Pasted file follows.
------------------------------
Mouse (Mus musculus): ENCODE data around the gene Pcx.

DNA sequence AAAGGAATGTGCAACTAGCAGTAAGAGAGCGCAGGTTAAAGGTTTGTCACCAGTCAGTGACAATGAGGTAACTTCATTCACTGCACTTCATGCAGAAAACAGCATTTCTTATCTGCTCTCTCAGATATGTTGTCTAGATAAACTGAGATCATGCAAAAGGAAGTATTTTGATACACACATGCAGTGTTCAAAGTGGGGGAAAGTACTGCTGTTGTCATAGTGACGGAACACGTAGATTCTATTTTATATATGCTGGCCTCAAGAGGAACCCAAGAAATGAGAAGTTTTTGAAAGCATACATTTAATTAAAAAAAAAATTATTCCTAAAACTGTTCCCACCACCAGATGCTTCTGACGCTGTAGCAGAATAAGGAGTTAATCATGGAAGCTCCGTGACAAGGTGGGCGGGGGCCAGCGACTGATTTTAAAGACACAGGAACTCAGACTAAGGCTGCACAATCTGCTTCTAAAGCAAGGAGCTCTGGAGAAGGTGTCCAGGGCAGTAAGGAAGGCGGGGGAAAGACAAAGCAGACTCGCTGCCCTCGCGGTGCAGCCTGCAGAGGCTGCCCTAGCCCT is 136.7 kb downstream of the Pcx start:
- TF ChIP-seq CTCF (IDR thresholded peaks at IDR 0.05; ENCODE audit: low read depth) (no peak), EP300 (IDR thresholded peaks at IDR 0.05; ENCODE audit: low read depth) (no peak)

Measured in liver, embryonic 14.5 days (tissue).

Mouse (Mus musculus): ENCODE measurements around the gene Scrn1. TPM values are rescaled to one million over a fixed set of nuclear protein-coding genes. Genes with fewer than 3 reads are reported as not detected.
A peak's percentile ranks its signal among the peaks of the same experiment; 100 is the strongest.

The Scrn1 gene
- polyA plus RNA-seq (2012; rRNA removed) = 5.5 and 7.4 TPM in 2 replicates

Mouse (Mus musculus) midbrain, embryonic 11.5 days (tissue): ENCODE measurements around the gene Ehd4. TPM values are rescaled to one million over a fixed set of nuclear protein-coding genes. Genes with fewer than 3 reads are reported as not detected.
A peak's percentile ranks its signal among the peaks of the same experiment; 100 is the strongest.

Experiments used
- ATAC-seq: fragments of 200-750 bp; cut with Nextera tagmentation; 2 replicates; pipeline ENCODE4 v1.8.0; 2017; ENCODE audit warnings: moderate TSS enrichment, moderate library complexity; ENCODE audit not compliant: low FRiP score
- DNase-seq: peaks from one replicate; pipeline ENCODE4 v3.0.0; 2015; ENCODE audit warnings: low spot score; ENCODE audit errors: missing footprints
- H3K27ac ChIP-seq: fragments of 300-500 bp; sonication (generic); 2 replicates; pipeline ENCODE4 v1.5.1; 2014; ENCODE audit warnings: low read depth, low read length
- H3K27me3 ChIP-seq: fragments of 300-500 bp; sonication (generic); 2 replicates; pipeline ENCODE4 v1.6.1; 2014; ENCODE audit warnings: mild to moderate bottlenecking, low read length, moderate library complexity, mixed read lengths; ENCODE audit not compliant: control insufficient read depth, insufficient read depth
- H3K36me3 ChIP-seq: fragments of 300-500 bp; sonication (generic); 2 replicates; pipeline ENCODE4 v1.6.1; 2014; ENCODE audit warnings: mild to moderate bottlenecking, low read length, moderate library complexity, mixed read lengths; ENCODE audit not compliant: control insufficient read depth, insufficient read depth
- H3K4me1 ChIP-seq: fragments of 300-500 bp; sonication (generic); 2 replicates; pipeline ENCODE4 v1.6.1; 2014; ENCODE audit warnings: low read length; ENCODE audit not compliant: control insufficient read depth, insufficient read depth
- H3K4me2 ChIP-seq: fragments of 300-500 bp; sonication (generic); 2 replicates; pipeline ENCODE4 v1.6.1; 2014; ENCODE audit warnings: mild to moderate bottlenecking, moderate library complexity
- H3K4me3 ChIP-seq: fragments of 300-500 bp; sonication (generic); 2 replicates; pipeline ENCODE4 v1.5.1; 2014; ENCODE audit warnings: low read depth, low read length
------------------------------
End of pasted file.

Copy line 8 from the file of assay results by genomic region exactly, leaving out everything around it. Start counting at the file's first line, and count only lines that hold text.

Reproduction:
- polyA plus RNA-seq (2012; rRNA removed) = 5.5 and 7.4 TPM in 2 replicates